Kyle Nelson says: “I attended your shopping cart webinar a couple weeks ago. During your presentation, you said that one-page checkouts are not for everyone. Our provider said you don’t know what you are talking about and that one-page checkouts are the new best practice. Which one of you is right? Oh, I forgot to mention, he wants to charge us $7,500 per site to develop ours (we have eight sites) so he has a vested interest.”
Hi Kyle. Thanks for writing. Here’s the thing. One-page checkouts will work extraordinarily well for certain users and for others, they will completely bomb. Some will fall right in the middle. You won’t know till you test it.
In other words, looking at one set of A/B split test results from a site that sells anabolic steroids to Jordanian bodybuilders (a similar case study to the one your provider is using in his collateral material) and making your assumptions from that is a terrible, horrible, no-good very bad idea. (And yes, as much as I think those sites that give you information on which test(s) performed best are sexy and fun to read, they are not a sure-fire recipe for success. Take it from someone who happily admits that she tests more things that fail than things that succeed.)
If you are interested in a one-page checkout, test it with the people who know you first – your registered users and past customers. Make sure you have enough statistical significance in your results – if your one-page checkout gets 21 orders and your old checkout gets 22, it’s not necessarily a winner. (Online you need the variances in checkout tests to be much higher – usually two or three times that of offline tests. If you want the results to stick that is. Oh, and always backtest the old control at least once with anything concerning forms and/or checkouts.)
If that is successful, you can start rolling it out with other segments. I would never globally implement a one-page checkout to all your folks. Some people do it. I don’t think it’s the best idea ESPECIALLY if you have catalog customers coming in from offline sources as they often need a completely separate checkout OR if you are doing a lot of work with PPC or affiliates OR…. Well. You get the idea. I’ve just seen too many examples of where it hasn’t worked to be completely enamored with it. (By the way, I want to be clear that I am a proponent of and do recommend one-page checkouts, I just think you need to be very disciplined in your offerings. Your users will tell you what is best for them. Don’t force what you think is best just because it’s the “in” thing.)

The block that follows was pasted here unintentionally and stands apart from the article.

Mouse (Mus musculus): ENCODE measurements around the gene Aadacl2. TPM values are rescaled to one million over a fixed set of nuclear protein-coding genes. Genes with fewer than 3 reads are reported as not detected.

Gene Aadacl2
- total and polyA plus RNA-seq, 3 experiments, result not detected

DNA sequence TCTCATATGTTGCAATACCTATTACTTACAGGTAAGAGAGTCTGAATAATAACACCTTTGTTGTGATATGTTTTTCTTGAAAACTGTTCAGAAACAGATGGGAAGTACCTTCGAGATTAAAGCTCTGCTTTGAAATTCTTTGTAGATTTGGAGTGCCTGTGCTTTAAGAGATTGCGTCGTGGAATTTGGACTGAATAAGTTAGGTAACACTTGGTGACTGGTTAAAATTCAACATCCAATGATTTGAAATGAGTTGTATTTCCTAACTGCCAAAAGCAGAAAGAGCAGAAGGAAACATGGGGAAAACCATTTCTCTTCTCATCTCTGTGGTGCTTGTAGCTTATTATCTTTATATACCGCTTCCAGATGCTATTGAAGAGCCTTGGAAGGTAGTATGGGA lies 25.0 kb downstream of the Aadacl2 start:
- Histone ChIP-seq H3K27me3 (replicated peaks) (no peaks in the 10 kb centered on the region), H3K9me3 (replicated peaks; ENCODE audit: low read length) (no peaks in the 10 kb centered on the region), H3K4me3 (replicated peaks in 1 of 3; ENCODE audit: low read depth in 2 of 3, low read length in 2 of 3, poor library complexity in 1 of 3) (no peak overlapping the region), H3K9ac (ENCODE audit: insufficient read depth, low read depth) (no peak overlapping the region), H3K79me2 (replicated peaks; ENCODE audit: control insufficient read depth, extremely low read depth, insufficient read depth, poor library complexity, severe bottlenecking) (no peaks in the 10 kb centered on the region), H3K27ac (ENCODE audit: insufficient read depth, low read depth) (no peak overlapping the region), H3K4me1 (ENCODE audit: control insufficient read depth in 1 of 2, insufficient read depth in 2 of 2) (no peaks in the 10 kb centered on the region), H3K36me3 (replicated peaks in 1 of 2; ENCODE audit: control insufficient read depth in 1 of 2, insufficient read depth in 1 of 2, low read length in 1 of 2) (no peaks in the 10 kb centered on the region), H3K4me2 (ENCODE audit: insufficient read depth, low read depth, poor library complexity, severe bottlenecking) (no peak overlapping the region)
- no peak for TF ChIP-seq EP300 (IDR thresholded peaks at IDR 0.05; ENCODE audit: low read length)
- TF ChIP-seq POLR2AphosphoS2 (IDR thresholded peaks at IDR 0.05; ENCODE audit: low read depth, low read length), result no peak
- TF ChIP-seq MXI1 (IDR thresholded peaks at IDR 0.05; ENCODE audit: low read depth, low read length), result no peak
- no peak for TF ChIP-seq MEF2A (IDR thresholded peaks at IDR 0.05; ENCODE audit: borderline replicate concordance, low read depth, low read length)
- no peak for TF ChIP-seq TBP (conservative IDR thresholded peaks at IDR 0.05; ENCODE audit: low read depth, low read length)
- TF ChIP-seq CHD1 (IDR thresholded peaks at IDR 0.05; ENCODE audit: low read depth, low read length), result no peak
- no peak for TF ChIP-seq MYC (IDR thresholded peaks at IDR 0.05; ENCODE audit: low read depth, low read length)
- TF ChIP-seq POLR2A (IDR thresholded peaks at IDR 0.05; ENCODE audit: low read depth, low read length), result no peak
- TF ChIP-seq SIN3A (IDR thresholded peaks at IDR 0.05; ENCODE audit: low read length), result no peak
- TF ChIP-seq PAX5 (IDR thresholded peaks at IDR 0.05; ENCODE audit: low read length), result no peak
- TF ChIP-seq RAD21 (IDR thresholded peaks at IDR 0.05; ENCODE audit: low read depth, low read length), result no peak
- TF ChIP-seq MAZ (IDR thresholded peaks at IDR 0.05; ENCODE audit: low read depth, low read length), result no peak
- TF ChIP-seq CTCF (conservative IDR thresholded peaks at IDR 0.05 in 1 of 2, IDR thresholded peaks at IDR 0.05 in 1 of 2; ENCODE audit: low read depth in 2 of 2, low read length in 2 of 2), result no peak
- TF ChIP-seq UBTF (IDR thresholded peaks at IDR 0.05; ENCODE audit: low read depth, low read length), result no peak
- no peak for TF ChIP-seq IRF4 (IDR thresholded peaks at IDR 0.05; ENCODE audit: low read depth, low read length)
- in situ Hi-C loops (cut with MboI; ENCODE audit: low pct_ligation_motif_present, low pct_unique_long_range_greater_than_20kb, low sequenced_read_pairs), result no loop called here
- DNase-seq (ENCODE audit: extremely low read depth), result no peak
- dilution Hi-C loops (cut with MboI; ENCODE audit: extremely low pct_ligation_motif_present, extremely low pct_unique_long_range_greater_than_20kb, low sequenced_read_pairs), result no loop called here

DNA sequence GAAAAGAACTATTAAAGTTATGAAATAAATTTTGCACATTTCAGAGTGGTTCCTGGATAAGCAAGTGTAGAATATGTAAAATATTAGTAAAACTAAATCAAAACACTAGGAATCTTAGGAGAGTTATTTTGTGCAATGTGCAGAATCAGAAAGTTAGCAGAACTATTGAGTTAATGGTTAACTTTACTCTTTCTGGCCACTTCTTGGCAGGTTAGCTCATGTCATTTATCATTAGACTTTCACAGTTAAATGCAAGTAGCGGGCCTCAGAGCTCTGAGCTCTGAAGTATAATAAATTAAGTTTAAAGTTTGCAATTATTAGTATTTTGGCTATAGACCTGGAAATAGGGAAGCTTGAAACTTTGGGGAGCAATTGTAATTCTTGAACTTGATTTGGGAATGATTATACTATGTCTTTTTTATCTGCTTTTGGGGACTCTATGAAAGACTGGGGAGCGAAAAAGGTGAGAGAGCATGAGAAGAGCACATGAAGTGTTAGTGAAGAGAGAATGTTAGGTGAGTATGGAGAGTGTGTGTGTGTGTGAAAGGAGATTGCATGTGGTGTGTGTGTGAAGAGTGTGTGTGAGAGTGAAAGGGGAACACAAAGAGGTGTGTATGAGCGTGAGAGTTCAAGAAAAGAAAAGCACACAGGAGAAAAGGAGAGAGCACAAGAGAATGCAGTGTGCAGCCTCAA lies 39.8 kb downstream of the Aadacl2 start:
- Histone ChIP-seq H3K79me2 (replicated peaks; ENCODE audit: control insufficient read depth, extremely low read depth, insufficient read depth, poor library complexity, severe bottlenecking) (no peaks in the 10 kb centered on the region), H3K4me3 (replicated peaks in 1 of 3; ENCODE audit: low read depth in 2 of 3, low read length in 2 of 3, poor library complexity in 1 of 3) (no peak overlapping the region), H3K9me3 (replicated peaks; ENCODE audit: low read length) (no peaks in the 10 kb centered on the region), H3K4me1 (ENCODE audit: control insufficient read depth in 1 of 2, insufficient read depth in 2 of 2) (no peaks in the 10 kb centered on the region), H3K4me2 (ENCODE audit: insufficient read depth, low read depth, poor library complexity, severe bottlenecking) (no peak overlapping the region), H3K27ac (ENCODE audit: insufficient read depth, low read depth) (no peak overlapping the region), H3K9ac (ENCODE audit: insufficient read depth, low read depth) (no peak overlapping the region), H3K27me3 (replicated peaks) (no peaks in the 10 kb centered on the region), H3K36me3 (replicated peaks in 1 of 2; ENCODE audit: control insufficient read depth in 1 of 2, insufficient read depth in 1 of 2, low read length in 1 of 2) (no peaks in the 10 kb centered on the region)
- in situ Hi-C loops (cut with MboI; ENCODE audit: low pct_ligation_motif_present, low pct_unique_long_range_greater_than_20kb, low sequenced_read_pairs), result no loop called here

One of the points to keep in mind with one-page checkouts is that you really need to do server calls (or something similar) so that you can keep track of the information that you do get from the user. A lot of times companies will feel that their one-page checkouts are stellar until they realize that they have collected very little data to use for their abandoned cart e-mails and programs. If you are doing things right online (best practice or not), you are going to save 15 to 50% of your abandoned carts. (And no, you don’t need a discount or free offer to make an abandoned cart program work.)
P.S. As for your provider, I think you should tell him that charging you $7,500 for each site when he’s implementing the exact same checkout is highway robbery, which in fact, is NOT a best – or even good — practice if he wants to keep his clients, exactly 42% of which I have sent him, I might add.